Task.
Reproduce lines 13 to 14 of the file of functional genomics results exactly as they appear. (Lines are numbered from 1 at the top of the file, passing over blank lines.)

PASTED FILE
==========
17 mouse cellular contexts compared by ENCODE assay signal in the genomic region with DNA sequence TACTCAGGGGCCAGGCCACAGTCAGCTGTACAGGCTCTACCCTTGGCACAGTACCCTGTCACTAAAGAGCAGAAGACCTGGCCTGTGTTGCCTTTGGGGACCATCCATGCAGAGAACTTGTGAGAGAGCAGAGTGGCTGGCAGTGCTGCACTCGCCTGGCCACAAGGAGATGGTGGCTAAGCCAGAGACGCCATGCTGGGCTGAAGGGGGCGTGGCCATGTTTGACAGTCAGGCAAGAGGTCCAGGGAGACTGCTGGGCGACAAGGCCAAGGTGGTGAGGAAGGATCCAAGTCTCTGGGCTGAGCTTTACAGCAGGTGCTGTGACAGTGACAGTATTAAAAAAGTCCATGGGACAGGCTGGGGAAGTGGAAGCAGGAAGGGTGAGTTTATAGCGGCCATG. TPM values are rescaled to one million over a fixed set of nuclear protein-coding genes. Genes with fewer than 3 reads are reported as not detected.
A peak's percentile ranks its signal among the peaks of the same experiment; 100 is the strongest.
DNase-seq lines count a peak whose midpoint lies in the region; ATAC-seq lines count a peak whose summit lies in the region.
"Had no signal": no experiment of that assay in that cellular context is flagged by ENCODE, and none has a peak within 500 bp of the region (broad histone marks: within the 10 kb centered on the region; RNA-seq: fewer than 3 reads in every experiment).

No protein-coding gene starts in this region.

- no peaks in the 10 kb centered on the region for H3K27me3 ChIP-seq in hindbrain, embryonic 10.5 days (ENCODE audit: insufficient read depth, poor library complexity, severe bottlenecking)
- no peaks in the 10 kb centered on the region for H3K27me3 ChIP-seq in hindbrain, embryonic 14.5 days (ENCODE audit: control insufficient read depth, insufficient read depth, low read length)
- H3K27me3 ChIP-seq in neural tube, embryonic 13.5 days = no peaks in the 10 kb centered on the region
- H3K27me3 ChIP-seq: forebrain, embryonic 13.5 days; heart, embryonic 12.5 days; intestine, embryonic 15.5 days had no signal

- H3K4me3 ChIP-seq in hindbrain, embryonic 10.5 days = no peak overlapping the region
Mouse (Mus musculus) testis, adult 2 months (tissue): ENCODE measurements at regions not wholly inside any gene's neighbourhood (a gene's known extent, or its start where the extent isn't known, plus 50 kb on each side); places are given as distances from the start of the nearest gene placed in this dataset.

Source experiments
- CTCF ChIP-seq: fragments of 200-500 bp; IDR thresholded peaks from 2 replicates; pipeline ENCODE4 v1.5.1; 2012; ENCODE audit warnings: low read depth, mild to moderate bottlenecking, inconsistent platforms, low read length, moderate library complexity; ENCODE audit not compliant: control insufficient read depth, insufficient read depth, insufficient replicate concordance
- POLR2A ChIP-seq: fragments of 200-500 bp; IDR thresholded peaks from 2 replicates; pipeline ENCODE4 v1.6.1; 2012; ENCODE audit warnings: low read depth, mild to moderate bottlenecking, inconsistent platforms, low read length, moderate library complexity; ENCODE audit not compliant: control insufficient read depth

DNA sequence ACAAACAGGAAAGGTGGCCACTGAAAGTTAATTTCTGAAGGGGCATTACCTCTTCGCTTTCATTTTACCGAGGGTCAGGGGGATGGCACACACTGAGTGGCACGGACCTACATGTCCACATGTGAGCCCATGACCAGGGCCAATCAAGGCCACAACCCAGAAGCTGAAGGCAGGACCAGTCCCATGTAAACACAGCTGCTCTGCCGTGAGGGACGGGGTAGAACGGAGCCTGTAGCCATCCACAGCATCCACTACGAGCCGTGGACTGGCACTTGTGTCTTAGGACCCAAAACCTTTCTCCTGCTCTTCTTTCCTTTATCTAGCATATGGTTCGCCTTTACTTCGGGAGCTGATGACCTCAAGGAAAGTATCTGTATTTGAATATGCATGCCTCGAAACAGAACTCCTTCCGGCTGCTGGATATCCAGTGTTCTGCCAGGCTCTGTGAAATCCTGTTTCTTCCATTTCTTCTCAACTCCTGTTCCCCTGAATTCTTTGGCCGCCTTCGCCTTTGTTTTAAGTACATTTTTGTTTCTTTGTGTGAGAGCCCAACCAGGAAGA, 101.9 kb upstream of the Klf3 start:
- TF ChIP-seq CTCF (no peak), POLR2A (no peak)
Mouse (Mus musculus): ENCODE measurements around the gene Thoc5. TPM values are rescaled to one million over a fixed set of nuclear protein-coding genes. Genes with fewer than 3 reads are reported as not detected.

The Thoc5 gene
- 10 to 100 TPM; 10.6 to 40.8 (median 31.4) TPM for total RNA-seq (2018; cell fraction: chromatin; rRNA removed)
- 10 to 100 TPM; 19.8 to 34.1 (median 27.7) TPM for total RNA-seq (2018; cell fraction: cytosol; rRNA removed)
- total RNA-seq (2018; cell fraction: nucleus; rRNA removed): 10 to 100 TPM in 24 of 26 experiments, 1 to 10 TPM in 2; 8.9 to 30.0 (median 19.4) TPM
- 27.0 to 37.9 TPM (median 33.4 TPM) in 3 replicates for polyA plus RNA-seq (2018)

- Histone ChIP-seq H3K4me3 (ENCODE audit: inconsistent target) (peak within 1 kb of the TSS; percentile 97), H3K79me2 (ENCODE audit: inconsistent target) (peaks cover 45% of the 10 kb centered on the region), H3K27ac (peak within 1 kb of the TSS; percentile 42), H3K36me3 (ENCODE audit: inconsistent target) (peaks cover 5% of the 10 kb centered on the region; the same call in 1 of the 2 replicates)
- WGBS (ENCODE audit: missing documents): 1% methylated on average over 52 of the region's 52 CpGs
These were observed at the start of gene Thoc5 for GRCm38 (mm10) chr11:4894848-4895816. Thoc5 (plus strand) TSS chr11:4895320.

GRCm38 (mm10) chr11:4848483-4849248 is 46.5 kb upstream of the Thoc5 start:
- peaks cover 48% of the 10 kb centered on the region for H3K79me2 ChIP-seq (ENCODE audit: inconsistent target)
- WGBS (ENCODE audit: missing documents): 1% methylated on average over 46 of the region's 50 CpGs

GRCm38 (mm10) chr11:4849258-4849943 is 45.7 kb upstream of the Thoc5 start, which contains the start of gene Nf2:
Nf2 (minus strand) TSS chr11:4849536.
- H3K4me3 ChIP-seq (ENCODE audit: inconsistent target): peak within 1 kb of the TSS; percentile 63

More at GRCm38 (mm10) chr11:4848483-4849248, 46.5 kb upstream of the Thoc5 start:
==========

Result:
- CTCF ChIP-seq: fragments of 200-500 bp; IDR thresholded peaks from 2 replicates; pipeline ENCODE4 v1.5.1; 2012; ENCODE audit warnings: low read depth, mild to moderate bottlenecking, inconsistent platforms, low read length, moderate library complexity; ENCODE audit not compliant: control insufficient read depth, insufficient read depth, insufficient replicate concordance
- POLR2A ChIP-seq: fragments of 200-500 bp; IDR thresholded peaks from 2 replicates; pipeline ENCODE4 v1.6.1; 2012; ENCODE audit warnings: low read depth, mild to moderate bottlenecking, inconsistent platforms, low read length, moderate library complexity; ENCODE audit not compliant: control insufficient read depth